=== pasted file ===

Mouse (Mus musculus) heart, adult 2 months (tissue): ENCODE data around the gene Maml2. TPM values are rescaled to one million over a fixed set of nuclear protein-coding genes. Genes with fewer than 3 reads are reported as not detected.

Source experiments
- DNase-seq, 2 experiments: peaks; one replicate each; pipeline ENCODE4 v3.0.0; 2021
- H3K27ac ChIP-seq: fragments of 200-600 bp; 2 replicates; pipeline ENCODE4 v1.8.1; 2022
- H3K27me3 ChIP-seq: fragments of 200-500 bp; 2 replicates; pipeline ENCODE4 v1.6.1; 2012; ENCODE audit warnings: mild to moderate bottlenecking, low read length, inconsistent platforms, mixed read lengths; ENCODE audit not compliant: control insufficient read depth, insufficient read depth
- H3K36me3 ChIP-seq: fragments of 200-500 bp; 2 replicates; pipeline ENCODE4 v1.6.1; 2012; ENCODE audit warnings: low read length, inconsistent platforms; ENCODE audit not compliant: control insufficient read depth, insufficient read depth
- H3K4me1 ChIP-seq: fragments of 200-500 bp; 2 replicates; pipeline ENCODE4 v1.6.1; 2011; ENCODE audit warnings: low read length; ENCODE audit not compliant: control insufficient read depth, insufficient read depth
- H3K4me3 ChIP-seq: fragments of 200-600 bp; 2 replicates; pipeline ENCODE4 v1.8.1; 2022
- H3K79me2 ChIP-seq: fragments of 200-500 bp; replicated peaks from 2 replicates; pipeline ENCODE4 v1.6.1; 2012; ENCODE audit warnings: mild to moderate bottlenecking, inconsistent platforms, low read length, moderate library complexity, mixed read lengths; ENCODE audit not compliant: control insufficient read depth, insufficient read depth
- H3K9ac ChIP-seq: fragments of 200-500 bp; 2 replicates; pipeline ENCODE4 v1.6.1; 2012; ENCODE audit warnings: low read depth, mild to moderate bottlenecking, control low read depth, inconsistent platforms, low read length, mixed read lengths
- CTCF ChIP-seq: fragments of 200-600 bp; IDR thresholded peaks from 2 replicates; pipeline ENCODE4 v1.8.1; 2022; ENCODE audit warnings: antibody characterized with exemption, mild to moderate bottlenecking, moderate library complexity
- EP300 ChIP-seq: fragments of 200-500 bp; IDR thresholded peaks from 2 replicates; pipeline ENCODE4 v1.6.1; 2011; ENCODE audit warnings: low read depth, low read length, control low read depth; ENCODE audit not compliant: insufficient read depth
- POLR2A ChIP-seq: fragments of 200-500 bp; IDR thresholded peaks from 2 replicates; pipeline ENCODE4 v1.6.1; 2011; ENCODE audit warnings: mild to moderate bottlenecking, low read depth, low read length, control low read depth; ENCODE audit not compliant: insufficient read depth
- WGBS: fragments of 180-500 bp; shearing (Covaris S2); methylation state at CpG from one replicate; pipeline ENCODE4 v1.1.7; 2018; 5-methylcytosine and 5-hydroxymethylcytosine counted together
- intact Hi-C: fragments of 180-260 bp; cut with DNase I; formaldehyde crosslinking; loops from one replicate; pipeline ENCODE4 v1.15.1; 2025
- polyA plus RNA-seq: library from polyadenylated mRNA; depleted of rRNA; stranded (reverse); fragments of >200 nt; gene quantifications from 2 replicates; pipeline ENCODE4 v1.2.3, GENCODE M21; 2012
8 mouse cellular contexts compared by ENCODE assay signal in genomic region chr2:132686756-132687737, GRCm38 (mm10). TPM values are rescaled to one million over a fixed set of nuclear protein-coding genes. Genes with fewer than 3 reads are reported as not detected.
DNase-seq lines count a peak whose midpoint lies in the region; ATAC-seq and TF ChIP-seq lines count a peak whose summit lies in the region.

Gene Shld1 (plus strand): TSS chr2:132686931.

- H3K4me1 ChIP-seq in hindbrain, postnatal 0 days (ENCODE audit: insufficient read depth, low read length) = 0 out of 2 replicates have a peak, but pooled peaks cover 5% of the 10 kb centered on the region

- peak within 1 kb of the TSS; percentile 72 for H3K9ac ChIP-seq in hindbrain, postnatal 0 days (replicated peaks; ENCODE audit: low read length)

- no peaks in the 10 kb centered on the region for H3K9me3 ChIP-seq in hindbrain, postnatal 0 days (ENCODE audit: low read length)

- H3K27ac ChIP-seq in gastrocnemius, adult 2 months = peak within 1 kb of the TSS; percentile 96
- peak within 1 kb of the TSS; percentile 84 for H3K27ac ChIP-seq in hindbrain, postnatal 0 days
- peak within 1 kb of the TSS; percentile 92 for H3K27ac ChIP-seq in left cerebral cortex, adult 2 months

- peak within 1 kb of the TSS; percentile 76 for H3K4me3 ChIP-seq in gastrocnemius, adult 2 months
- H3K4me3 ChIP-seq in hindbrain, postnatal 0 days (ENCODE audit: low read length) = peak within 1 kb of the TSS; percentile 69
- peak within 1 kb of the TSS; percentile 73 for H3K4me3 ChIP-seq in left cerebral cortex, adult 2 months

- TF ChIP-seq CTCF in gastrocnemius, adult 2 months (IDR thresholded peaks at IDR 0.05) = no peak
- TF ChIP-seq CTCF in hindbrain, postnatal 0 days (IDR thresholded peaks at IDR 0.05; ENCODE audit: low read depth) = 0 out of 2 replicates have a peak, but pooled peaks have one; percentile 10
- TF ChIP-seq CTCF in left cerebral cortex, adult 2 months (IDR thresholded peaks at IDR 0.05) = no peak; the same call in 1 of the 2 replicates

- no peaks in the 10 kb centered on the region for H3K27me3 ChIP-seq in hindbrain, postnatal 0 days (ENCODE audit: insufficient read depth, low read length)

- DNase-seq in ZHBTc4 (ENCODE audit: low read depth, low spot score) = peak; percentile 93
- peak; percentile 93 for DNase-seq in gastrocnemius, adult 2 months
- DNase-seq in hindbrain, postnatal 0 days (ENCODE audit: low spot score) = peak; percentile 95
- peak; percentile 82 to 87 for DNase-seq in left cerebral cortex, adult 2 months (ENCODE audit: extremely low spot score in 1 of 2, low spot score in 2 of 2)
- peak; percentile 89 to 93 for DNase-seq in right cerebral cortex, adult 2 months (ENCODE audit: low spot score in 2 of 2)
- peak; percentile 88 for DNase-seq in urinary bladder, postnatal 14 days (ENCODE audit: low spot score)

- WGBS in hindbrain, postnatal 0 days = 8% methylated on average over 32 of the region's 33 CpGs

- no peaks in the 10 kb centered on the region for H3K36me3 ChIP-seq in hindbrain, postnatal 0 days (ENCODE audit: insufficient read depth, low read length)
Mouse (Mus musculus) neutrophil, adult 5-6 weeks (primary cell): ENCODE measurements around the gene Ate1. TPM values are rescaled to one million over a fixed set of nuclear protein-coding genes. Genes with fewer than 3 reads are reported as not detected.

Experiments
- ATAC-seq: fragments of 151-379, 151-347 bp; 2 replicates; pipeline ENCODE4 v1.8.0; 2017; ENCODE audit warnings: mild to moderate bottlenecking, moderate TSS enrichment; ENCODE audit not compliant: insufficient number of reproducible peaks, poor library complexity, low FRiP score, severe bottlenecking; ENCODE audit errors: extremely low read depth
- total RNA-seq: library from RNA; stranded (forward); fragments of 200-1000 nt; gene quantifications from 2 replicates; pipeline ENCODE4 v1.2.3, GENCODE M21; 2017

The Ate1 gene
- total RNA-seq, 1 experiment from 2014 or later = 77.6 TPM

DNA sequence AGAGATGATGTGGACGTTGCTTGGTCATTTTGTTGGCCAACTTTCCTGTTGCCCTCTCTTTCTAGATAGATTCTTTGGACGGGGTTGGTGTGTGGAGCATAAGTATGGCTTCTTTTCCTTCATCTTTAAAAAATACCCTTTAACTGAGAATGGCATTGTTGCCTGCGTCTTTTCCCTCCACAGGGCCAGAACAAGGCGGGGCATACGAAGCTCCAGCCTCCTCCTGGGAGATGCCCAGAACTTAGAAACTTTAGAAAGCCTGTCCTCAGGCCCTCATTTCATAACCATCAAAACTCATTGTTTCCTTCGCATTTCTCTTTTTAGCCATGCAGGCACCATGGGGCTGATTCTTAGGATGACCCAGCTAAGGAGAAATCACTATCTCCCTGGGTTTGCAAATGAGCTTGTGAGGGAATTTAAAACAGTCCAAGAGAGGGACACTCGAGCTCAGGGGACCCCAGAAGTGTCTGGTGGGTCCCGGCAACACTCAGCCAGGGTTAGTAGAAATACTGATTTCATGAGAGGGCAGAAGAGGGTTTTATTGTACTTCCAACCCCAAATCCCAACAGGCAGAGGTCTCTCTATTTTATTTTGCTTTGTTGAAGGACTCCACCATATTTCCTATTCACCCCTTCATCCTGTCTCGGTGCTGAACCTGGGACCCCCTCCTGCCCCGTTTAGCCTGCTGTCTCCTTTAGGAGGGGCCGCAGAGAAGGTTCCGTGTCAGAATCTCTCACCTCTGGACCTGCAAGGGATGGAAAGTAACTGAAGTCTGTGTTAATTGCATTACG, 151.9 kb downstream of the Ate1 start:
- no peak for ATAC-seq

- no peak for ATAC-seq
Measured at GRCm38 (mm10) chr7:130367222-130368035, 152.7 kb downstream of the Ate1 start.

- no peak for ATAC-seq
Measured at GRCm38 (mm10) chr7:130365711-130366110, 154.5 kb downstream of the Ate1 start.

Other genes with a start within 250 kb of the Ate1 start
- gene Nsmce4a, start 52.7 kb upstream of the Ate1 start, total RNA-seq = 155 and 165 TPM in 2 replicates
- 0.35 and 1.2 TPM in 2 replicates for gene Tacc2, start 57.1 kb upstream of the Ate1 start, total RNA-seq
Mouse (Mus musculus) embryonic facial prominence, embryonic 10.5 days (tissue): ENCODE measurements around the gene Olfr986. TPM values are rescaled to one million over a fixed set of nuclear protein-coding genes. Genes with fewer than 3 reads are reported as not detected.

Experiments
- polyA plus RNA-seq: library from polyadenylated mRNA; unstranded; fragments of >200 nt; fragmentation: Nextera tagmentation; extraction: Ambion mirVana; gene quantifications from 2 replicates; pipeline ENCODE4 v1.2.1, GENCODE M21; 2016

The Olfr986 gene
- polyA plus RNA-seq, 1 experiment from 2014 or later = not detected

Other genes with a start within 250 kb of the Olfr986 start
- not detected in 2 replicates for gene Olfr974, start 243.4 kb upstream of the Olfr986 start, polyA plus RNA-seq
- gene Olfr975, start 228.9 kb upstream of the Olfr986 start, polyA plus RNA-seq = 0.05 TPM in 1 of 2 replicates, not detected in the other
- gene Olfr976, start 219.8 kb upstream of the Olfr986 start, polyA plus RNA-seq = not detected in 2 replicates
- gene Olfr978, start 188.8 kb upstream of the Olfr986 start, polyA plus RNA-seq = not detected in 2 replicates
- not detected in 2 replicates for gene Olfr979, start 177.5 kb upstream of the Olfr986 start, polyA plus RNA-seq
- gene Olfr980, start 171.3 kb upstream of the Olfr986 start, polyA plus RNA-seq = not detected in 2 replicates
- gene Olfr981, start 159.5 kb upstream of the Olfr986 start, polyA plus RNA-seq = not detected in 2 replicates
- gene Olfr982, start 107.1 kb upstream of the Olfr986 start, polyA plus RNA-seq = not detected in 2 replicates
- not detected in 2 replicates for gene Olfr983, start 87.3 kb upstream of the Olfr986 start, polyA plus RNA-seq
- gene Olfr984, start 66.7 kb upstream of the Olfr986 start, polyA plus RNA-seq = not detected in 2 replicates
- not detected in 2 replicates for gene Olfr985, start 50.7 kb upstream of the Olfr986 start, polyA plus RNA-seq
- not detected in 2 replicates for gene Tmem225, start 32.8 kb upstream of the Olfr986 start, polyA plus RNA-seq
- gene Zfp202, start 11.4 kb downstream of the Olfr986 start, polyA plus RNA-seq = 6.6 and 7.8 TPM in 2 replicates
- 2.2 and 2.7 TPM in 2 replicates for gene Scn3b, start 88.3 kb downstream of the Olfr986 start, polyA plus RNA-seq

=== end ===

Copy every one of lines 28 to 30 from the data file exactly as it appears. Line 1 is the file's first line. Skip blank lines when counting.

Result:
- peak within 1 kb of the TSS; percentile 73 for H3K4me3 ChIP-seq in left cerebral cortex, adult 2 months

- TF ChIP-seq CTCF in gastrocnemius, adult 2 months (IDR thresholded peaks at IDR 0.05) = no peak
- TF ChIP-seq CTCF in hindbrain, postnatal 0 days (IDR thresholded peaks at IDR 0.05; ENCODE audit: low read depth) = 0 out of 2 replicates have a peak, but pooled peaks have one; percentile 10